Body expressions of emotion do not trigger fear contagion in autism spectrum disorder
Joseph, Robert M.
Manoach, Dara S.
Stock, Jan den
Flusberg, Helen Tager
Gelder, Beatrice de
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CitationHadjikhani, Nouchine, Robert M. Joseph, Dara S. Manoach, Paulami Naik, Josh Snyder, Kelli Dominick, Rick Hoge, Jan Van den Stock, Helen Tager Flusberg, and Beatrice de Gelder. 2009. “Body Expressions of Emotion Do Not Trigger Fear Contagion in Autism Spectrum Disorder.” Social Cognitive and Affective Neuroscience 4 (1): 70–78. doi:10.1093/scan/nsn038.
AbstractAlthough there is evidence of emotion perception deficits in autism spectrum disorder (ASD), research on this topic has been mostly confined to perception of emotions in faces. Using behavioral measures and 3T functional magnetic resonance imaging (fMRI), we examined whether such deficits extend to the perception of bodily expressed emotions. We found that individuals with ASD, in contrast to neurotypical (NT) individuals, did not exhibit a differential pattern of brain activation to bodies expressing fear as compared with emotionally neutral bodies. ASD and NT individuals showed similar patterns of activation in response to bodies engaged in emotionally neutral actions, with the exception of decreased activation in the inferior frontal cortex and the anterior insula in ASD. We discuss these findings in relation to possible abnormalities in a network of cortical and subcortical mechanisms involved in social orienting and emotion contagion. Our data suggest that emotion perception deficits in ASD may be due to compromised processing of the emotional component of observed actions.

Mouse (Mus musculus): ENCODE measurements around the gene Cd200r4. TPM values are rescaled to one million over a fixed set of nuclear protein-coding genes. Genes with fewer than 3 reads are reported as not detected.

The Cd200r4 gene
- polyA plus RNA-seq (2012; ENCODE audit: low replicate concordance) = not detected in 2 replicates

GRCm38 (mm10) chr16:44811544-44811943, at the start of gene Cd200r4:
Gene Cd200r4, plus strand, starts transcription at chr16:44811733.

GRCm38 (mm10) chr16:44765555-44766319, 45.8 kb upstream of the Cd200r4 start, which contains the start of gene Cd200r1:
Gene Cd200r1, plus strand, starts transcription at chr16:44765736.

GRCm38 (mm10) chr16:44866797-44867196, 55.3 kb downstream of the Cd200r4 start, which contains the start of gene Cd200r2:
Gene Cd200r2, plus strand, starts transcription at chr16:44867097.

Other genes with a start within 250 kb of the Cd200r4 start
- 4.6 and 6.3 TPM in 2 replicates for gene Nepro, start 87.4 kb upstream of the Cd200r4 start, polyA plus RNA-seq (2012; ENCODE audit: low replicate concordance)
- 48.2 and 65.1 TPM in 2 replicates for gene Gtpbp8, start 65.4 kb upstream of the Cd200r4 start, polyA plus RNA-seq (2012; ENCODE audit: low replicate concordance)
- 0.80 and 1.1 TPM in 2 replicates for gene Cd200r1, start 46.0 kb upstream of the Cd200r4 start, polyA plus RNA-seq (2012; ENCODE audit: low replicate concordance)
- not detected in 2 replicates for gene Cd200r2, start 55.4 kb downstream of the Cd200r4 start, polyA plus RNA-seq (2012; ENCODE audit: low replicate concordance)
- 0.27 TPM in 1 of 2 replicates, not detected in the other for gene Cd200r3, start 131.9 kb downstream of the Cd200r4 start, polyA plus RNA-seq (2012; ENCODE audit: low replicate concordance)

Citable link to this pagehttp://nrs.harvard.edu/urn-3:HUL.InstRepos:41542792
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